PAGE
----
Any person who, not being a constable, wears any article of police uniform in circumstances where it gives him an appearance so nearly resembling that of a member of a police force as to be calculated to deceive shall be guilty of an offence and liable on summary conviction to a fine not exceeding level 3 on the standard scale.

and
QUOTE
“article of police uniform” means any article of uniform or any distinctive badge or mark or document of identification usually issued to members of police forces or special constables, or anything having the appearance of such an article, badge, mark or document...

Based on the number of people I've seen whose attire could fit that bill, Mr Emanuel was somewhat unlucky to have been stopped for this offence, not to mention convicted. Still, there is no excuse for the widespread reference to him being a "banker"...

--Churchmouse
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DancingDad
post Sat, 10 Feb 2018 - 11:25
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QUOTE (Churchmouse @ Sat, 10 Feb 2018 - 11:14) *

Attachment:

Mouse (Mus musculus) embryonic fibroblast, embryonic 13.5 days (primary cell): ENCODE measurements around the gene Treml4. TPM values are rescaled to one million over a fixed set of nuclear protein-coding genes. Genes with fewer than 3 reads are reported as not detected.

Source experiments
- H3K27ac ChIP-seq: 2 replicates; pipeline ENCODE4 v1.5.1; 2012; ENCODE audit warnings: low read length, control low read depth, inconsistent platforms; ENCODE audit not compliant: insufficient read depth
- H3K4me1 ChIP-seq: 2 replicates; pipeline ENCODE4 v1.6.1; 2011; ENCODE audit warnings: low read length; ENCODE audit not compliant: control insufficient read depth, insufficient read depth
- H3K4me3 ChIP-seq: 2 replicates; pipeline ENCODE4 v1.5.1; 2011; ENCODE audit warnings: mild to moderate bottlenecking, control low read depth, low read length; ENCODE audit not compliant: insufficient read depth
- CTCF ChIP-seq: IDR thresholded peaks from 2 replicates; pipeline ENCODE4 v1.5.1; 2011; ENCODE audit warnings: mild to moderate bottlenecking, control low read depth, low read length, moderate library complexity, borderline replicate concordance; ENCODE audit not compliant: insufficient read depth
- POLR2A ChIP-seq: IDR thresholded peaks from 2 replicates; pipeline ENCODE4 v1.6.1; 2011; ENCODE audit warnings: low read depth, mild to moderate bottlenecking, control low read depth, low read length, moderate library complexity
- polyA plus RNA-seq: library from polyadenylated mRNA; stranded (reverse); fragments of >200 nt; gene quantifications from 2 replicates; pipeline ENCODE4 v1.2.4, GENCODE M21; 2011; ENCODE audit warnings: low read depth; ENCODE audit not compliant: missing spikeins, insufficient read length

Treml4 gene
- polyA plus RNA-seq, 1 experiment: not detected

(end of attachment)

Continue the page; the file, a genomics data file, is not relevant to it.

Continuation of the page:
........Based on the number of people I've seen whose attire could fit that bill, Mr Emanuel was somewhat unlucky to have been stopped for this offence, not to mention convicted. Still, there is no excuse for the widespread reference to him being a "banker"...

--Churchmouse


You see many people riding ex police bikes, with all the markings and blue light while wearing not only dayglow that could be mistaken for police but was actually ex police and worded to play on word similarity?
It is one thing to ride a white bike with white fairings and marvel at the way people drift out of your way, it is another to actively promote it.
Banker seems very apt to me, if it wasn't deliberate, it was cos it seemed cool.
Either way, no street cred.
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Ocelot
post Sat, 10 Feb 2018 - 13:51
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I have seen people with that 'Polite' notice on their hi-viz vests, but not to this level. C*ck-womble is now my mot de jour.